CoMSES Net maintains cyberinfrastructure to foster FAIR data principles for access to and (re)use of computational models. Model authors can publish their model code in the Computational Model Library with documentation, metadata, and data dependencies and support these FAIR data principles as well as best practices for software citation. Model authors can also request that their model code be peer reviewed to receive a DOI. All users of models published in the library must cite model authors when they use and benefit from their code.
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In order to test how prosocial strategies (compassionate altruism vs. reciprocity) grow over time, we developed an evolutionary simulation model where artificial agents are equipped with different emotionally-based drivers that vary in strength. Evolutionary algorithms mimic the evolutionary selection process by letting the chances of agents conceiving offspring depend on their fitness. Equipping the agents with heritable prosocial strategies allows for a selection of those strategies that result in the highest fitness. Since some prosocial attributes may be more successful than others, an initially heterogeneous population can specialize towards altruism or reciprocity. The success of particular prosocial strategies is also expected to depend on the cultural norms and environmental conditions the agents live in.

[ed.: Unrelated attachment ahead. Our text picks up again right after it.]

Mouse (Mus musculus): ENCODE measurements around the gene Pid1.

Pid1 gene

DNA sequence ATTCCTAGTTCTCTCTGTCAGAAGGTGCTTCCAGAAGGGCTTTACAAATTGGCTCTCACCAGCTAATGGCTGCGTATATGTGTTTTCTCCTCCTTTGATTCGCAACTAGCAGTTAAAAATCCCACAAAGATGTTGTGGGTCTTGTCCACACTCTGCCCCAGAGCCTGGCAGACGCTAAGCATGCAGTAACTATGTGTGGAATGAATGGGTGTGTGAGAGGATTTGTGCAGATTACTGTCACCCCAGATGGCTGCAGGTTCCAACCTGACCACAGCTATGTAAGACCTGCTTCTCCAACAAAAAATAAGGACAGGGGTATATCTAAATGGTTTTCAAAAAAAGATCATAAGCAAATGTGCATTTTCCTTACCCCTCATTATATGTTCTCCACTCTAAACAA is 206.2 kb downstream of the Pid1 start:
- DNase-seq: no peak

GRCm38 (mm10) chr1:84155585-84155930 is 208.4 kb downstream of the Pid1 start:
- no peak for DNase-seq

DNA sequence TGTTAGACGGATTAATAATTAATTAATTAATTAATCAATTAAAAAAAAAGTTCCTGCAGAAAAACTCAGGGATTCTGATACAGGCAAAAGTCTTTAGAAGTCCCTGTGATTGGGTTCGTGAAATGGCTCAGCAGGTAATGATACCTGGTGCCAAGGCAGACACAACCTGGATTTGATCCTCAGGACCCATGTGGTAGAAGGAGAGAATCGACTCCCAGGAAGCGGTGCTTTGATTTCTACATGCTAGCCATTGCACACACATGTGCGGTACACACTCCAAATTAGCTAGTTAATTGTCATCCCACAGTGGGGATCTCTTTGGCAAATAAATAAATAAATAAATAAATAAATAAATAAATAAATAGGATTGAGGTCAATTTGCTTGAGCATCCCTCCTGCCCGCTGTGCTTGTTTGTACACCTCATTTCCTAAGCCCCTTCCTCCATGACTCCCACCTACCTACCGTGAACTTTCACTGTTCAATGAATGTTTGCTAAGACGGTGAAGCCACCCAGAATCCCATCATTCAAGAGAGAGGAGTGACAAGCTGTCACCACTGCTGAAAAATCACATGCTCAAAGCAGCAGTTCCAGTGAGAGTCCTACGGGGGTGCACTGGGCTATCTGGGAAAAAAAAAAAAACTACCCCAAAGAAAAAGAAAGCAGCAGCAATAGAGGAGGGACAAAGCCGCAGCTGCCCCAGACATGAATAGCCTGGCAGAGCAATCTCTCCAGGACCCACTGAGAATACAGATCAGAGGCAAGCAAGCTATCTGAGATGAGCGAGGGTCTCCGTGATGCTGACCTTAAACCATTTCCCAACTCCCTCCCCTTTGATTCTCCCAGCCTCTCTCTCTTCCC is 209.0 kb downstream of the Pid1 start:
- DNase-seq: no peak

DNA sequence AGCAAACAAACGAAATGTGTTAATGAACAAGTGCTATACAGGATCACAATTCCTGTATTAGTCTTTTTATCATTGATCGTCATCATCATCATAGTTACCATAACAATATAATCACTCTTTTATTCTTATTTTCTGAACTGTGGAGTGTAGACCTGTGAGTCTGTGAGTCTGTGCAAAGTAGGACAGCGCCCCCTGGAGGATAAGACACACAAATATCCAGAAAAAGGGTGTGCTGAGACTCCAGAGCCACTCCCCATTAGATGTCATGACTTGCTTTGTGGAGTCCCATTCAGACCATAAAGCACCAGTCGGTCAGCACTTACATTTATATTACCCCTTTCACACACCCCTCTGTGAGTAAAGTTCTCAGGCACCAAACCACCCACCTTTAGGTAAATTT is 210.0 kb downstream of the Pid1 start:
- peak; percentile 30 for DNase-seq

This is the R code of the mathematical model that includes the decision making formulations for artificial agents. This code corresponds to equations 1-70 given in the paper “A Mathematical Model of The Beer Game”.
This is the R code of the mathematical model that includes the decision making formulations for artificial agents. Plus, the code for graphical output is also added to the original code.
This is the R code of the mathematical model used for verification. This code corresponds to equations 1-9, 15-53, 58-62, 69-70, and 72-75 given in the paper “A Mathematical Model of The Beer Game”.